“It would seem that unless we see through and beyond the physical, we shall not even see the physical as we ought to see it: as the very vehicle for the glory of God.”
― Elisabeth Elliot
Scripture: Genesis 2.25 – 3.1
And the man and his wife were both naked and were not ashamed.
Now the serpent was more crafty than any other beast of the field that the Lord God had made.
Reflection: Wounded Nobility
The Park Forum
The opening of the book of Genesis, like all ancient creation narratives, is designed to help us understand ourselves and the world we live in—it is the tuning pitch before the chorus of Scripture resounds with the story of God’s everlasting love.
The first narrative of evil in Scripture is meant to shatter the beauty of the two poems that precede it. Observing the stark contrast between the second and third chapter of Genesis, journalist Avi Steinberg comments:
The Hebrew word for naked is ’arum. In the very next sentence, almost as a non sequitur, we are introduced to a new character: “Now the snake was more shrewd (’arum) than all the living-things of the field…” In two consecutive verses, this word ’arum is used to describe the main characters—but the meaning of this single uncommon word is completely different in each verse, indeed opposite.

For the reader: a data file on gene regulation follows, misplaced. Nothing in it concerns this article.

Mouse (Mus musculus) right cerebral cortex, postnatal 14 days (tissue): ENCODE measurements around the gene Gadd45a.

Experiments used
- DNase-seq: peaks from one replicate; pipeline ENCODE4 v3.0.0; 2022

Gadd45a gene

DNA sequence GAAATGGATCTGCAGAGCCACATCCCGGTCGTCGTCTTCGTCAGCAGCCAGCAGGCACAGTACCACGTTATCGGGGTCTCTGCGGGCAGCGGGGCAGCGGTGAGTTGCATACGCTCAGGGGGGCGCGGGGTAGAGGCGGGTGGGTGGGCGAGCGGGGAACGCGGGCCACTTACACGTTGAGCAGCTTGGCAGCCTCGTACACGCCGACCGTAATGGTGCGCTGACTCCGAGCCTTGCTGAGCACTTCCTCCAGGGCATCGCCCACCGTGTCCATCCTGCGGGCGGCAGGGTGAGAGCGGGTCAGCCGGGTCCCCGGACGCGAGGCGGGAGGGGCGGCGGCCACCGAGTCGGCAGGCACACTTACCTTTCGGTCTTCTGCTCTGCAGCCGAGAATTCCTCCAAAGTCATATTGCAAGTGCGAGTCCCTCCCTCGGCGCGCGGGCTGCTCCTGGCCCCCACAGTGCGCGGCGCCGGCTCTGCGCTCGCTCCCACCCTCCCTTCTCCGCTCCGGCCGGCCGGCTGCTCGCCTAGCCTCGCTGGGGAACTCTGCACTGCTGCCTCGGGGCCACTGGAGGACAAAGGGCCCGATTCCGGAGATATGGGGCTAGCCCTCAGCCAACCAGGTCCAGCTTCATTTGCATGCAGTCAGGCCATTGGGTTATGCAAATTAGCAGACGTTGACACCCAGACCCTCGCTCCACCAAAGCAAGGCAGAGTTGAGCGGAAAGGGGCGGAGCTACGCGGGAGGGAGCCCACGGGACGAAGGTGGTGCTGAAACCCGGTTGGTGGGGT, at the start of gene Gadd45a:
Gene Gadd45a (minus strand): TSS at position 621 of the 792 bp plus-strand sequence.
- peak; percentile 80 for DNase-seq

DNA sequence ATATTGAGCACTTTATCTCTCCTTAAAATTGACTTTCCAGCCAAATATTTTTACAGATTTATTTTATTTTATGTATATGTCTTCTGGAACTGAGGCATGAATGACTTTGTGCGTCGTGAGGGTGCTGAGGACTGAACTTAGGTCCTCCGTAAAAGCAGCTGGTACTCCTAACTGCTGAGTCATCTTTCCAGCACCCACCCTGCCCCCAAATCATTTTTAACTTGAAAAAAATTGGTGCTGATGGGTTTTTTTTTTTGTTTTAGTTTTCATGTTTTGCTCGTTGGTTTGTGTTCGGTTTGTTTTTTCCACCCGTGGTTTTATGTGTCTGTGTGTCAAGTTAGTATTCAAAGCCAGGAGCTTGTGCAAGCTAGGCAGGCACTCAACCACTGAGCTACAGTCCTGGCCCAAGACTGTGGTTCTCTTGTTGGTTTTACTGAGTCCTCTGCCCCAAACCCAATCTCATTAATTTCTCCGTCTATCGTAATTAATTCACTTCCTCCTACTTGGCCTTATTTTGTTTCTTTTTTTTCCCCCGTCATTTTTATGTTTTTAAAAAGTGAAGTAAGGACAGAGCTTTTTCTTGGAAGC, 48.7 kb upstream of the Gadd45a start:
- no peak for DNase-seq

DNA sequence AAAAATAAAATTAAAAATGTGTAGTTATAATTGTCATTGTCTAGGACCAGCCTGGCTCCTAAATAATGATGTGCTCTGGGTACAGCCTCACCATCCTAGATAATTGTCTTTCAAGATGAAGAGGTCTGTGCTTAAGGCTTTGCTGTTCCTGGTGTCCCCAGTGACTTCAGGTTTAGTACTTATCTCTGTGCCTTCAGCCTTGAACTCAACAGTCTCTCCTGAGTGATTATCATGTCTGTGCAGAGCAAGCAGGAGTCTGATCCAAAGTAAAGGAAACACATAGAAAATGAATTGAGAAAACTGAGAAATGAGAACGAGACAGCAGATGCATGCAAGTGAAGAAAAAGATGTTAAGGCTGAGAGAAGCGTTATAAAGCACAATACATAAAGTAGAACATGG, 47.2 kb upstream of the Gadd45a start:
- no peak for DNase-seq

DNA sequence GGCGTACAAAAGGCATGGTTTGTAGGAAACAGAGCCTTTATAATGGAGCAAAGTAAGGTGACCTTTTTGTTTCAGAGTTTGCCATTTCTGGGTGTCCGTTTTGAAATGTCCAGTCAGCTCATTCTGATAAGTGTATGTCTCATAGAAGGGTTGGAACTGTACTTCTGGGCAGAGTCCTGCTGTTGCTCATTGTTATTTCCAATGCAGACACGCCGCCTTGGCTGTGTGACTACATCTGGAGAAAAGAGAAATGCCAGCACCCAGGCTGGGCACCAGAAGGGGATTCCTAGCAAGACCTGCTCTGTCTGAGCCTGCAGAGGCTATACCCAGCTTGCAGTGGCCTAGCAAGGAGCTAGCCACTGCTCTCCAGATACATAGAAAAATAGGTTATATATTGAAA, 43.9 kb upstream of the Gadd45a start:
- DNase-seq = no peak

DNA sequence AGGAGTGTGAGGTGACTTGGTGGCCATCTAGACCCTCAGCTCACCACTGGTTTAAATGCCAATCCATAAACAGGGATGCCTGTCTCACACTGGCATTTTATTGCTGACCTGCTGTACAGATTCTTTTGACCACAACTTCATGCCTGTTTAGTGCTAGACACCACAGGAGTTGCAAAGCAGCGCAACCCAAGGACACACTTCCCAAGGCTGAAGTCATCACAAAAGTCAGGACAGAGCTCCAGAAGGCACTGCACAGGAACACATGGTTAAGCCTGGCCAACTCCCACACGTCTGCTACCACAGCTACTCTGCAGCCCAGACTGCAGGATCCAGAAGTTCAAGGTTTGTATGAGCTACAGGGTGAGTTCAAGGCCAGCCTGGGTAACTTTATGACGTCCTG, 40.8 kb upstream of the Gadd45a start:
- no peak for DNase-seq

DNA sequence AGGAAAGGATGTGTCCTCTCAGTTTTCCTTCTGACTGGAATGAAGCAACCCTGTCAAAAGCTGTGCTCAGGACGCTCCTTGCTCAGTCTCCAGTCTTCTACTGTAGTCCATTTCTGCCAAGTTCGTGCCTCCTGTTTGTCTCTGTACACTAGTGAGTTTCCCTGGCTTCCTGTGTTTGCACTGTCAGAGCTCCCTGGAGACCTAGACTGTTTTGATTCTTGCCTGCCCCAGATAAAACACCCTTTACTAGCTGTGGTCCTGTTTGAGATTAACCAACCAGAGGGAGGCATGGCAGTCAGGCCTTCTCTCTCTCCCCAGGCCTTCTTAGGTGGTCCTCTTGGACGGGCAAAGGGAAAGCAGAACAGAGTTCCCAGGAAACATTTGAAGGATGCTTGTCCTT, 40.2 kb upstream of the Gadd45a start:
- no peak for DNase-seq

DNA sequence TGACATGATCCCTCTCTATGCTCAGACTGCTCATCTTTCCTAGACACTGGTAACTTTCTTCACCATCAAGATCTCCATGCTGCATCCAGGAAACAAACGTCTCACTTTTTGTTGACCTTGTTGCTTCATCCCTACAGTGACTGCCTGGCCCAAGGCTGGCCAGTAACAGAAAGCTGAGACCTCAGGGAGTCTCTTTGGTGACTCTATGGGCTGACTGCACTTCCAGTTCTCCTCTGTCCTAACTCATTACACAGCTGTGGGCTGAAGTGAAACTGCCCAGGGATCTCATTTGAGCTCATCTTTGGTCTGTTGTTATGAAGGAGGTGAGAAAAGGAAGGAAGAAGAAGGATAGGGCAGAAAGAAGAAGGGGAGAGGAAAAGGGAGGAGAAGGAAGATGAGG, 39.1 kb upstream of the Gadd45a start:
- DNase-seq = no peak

The humans are naked, ’arum; everything, including their motives, is out in the open. They are guileless. But in the next sentence, in connection with the Snake, the word ’arum means shrewd, sly; the Snake is a trickster who keeps his intentions hidden….
Whoever he might be, the Snake is something more than a snake. He’s a complex character, torn by mixed motives, who seeks justice while also indulging in petty ambition; he is tormented and ultimately undone by his wounded nobility.
The creation account reveals that we share in the beauty of what it means to be created in the image of God—yet we also carry the burden of “wounded nobility” and all its discontents.
Augustine prayed, “our hearts are restless till they find their rest in thee.” This is surely the result of what we read in the third chapter of Genesis—what if it were also our longing each day?
The Call to Prayer
But I will call upon God, and the Lord will deliver me. In the evening, in the morning, and at noonday, I will complain and lament, he will bring me safely back… God, who is enthroned of old, will hear me. — Psalm 55.17ff
— From The Divine Hours: Prayers for Autumn and Wintertime by Phylis Tickle